Download Free Negation In Gapping Book in PDF and EPUB Free Download. You can read online Negation In Gapping and write the review.

The first in-depth investigation of gapping and negation shows accepted accounts do not explain differences across languages, and available readings of the negation. The author questions basic assumptions in the analysis of gapping and presents a new syntactic analysis with implications for the interpretation of scope, and the theory of ellipsis.
"This book presents a cross-linguistic investigation of the behaviour of negation in gapping sentences. Sophie Repp focuses on German and English with reference to Dutch, Japanese, Polish, Russian, and Slovak. She shows that these languages exhibit important differences in the interaction of gapping and negation and further that no account in the literature explains why this should be. Dr Repp also argues that the precise interpretation of an elided negation depends on varying combinations of syntactic, semantic, pragmatic, and prosodic factors. Illustrating her argument by the interpretation of the negation in examples such as 'Pete hasn't got a video and John a DVD', 'Pete didn't clean the whole flat and John laze around all afternoon', and 'To Mary, Pete didn't say anything and to Sue, only that he was hungry', Dr Repp questions a basic assumption in the analysis of gapping : that the meaning of the two conjuncts must be parallel in the elided material. This leads her 10 a wide-ranging discussion of the interpretation of scope and the nature of negation. She then proposes a syntactic analysis that both lakes into account the interaction of the grammatical interfaces and is at the same time compatible with more general assumptions of current generative theory. She concludes by considering the implications of her findings for linguistic theory more generally."--Résumé de l'éditeur.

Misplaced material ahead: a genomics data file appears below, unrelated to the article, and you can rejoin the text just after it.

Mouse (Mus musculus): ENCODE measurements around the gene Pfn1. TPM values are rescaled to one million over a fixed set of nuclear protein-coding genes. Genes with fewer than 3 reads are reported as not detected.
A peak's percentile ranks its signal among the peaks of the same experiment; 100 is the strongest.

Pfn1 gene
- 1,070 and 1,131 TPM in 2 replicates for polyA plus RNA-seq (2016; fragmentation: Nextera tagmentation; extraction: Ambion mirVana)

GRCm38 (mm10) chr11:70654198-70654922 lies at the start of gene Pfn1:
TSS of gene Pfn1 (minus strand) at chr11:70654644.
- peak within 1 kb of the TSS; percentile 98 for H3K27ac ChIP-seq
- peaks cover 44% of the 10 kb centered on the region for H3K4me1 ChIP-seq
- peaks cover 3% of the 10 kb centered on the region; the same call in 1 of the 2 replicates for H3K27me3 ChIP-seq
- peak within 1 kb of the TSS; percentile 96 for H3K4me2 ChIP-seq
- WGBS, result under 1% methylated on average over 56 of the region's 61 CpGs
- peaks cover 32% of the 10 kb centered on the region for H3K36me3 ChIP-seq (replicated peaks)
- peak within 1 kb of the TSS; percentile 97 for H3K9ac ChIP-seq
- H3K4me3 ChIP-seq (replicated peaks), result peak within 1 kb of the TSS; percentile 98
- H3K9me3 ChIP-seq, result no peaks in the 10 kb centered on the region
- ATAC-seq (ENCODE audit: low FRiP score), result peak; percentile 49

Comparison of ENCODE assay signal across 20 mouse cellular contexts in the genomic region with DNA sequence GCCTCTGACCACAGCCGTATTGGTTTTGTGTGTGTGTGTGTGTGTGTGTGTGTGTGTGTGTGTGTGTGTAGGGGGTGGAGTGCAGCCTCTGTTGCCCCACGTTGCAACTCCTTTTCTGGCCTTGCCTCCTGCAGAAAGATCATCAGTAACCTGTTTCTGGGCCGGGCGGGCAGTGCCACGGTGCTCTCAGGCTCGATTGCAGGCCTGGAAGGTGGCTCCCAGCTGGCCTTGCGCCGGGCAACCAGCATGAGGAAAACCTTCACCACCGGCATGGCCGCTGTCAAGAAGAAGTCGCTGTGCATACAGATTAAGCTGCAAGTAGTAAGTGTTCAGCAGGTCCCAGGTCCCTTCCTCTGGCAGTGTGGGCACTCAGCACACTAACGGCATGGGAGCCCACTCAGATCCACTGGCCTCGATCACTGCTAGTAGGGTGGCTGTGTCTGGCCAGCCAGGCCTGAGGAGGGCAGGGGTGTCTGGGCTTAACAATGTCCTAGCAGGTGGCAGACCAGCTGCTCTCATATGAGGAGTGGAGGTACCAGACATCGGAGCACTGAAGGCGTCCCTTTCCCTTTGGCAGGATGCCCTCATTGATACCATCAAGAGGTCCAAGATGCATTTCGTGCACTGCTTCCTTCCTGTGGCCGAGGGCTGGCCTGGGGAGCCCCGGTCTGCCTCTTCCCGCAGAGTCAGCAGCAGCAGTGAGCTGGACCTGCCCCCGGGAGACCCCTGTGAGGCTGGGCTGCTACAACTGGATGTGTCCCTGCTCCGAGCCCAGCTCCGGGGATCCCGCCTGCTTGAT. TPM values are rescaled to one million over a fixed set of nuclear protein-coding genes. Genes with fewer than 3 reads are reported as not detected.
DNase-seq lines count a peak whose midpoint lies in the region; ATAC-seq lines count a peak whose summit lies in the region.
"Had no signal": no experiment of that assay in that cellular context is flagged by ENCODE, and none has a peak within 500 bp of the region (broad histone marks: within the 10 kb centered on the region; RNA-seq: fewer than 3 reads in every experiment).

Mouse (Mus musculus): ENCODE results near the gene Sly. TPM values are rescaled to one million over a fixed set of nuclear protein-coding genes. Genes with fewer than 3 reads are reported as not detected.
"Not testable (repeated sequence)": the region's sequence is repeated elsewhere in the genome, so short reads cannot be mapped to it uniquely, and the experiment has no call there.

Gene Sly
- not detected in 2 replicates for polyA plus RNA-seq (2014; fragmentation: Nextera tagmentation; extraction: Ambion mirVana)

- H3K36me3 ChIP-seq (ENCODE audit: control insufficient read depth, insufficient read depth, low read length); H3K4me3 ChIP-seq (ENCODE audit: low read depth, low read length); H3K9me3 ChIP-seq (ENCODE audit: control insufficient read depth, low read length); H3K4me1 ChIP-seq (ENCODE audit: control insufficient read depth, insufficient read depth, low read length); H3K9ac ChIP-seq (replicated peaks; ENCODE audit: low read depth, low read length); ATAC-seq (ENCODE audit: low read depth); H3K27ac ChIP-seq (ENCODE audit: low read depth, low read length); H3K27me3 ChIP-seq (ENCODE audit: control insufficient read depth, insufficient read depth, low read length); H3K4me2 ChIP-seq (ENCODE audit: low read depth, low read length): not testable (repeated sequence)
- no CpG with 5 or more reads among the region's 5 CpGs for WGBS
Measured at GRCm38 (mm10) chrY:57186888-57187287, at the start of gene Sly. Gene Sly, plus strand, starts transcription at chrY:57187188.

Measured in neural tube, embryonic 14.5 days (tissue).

This book is all about ellipsis in natural language - the phenomena in which words and phrases go missing in the linguistic signal, but are none the less interpreted by the receiver, eg in the following sentence, the second instance of read is understood whether or not it is spoken Claire read a book and Heather[read] a magazine. Kirsten Gengel investigates pseudogapping, which, she proposes, is one variety of ellipsis. Atthe heart of her discussion lies the interaction between focus and deletion. Her analysis - which draws on new research in Icelandic, Norwegian, Danish, and Dutch, as well as data from Portuguese, French, and English -provides a novel approach to not only this particular form of ellipsis but to the derivation of ellipsis in general, and has the potential of unifying several elliptical phenomena in generative grammar.
Dependency grammar (DG) is an approach to the syntax of natural languages with a long and venerable tradition, yet awareness of its potential to serve as a basis for principled analyses of natural language syntax is minimal due to the predominance of phrase structure grammar (PSG). This book presents a DG of English with two main goals in mind. The first is to make the principles of dependency syntax accessible to a general audience so that the novice linguist as well as the seasoned syntactician becomes fully aware of what makes DG unique as an approach to the study of natural language syntax. The second is to present and develop a version of DG that then serves as a principled basis for the investigation of central areas of the syntax of English, such as long-distance dependencies, coordination, ellipsis, valency, etc. An overarching theme in all this is that DG is simple compared to PSG, yet despite this simplicity, it is quite effective at shedding light on the nature of syntactic phenomena.